Copper is a common alloying element in steel manufacture to promote mechanical performance (Kim et al., 2011), and its addition can also improve the atmospheric corrosion resistance of high strength low alloy (HSLA) steels owing to the formation of adherent and protective rust layers (Lins et al., 2017). A typical copper-bearing HSLA steel is ASTM A690 steel. Because copper has long been utilized as a disinfectant for bacteria, the introduction of copper into steels might favor their resistance against MIC. There are extensive reports on MIC inhibition by copper addition into stainless steels, especially the work of Xu and Yang et al. Copper has been added into stainless steels with the designations like 304, 304L, 317L, and 2205 to resist corrosion from Escherichia coli, Staphylococcus aureus, and Pseudomonas aeruginosa, etc. (Hong and Koo, 2005; Nan et al., 2015; Xia et al., 2015; Sun et al., 2016). The MIC inhibition of copper-bearing stainless steels is closely related to the release of copper ions, which kill bacteria via damaging cytoderm and cytomembrane, generating the reactive oxygen species, and other mechanisms (Espírito et al., 2011; Warnes et al., 2012; Sun et al., 2016). Although these reports are significant for the development of copper-bearing steels, two points ought to be stressed before their practical applications in seawater.

Firstly, how about the impact of copper introduction on MIC of HSLA steels? Unlike the case for stainless steels, there are hardly any reports on HSLA steels that are widely utilized in marine structural construction, except for the very recent work by Shi et al. (2018). They found that the as-aged copper-bearing X80 pipeline steel (1.06% copper) with Cu-rich precipitates inhibited the attachment of sulfatereducing bacteria (SRB) and Pseudomonas aeruginosa, and therefore had better corrosion resistance than bare X80 steel. Consequently, further studies are highly desirable on this topic.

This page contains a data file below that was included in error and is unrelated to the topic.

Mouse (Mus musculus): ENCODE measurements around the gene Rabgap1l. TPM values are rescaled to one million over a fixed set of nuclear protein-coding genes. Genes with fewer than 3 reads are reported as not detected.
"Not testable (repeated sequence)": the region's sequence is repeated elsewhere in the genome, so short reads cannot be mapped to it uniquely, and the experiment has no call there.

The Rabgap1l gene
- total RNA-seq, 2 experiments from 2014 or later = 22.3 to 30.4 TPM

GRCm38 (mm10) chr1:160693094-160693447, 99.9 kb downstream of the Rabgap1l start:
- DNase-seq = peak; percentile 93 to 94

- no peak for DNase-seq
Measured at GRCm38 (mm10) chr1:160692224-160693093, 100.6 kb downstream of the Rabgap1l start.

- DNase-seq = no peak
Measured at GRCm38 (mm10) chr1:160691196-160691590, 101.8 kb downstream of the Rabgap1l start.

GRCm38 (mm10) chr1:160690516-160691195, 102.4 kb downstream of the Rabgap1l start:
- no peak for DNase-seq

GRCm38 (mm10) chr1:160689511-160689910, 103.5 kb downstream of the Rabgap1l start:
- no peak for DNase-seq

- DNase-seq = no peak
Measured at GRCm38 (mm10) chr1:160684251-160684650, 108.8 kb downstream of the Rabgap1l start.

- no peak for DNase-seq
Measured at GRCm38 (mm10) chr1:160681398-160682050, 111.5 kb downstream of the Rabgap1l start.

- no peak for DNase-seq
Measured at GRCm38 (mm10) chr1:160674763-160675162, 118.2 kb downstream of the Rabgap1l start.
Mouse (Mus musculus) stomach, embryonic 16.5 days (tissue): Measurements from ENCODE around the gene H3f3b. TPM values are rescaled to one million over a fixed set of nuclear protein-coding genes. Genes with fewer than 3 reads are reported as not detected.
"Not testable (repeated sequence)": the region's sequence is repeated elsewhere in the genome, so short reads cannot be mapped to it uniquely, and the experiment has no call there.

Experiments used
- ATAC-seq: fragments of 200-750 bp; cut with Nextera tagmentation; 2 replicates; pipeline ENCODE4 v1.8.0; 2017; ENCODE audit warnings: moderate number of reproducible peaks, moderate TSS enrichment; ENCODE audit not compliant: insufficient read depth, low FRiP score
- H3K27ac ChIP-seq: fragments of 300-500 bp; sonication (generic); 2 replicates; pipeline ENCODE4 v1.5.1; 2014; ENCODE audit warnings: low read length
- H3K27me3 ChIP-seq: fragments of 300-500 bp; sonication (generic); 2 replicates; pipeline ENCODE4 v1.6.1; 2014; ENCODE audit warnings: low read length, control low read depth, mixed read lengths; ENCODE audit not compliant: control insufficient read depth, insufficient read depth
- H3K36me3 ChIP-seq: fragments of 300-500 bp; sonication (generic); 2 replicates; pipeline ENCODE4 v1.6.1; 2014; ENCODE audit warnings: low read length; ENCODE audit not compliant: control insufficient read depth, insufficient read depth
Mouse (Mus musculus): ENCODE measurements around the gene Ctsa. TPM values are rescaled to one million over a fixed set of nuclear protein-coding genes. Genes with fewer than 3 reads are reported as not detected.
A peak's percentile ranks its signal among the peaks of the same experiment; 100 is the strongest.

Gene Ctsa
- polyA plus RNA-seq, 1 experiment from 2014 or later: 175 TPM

Secondly, how copper introduction affects microbial communities and what is the relationship between microbial communities and corrosion of copper-bearing steels in seawater? Normally, the efficiency of copper-bearing steels against MIC was evaluated with specific isolated bacterial strains in laboratories, and to the best of our knowledge, there has been no reports focused on the impact of copper introduction on microbial communities in seawater. Microbial communities seem to be sensitive to the variation in material surface features and the environments, and they vary with substrate material types, surface microscale topography of organic films, organic biocides in antifouling coatings, chemical composition of solutions, and environmental factors like temperature. It is expected that microbial communities will be affected by copper introduction due to its release from the steel surface, but the accurate changes need further investigation. Although there are several reports on the impact of copper addition on the corrosion rate of HSLA alloys in seawater by field experiments, the role of copper is still in controversy: some reports demonstrate that it is strongly beneficial (Petersen, 1977), while others indicate deleterious or no effects (Forgeson et al., 1960; Hou et al., 2000). These conflicts are closely related to the difference in copper contents, exposure time, and seawater features. Melchers(2003, 2004) gave a new comparative analysis of these reported contradictory data for copper-bearing steels based on a multi-phase phenomenological corrosion-time model, and proposed that copper had relatively little effect on corrosion under aerobic conditions, inhibited the development of anaerobic corrosion, and increased the rate in the fully developed anaerobic corrosion. Although he did not give much explanation for the different impacts of copper at different stages, SRB were assumed to have a greater influence on the corrosion behavior of copper-bearing steels than that of copper-free steels. Unfortunately, no efforts have been made to analyze the influence of copper addition on microbial communities, which is in urgent need for the comprehension of corrosion of copper-bearing steels in seawater.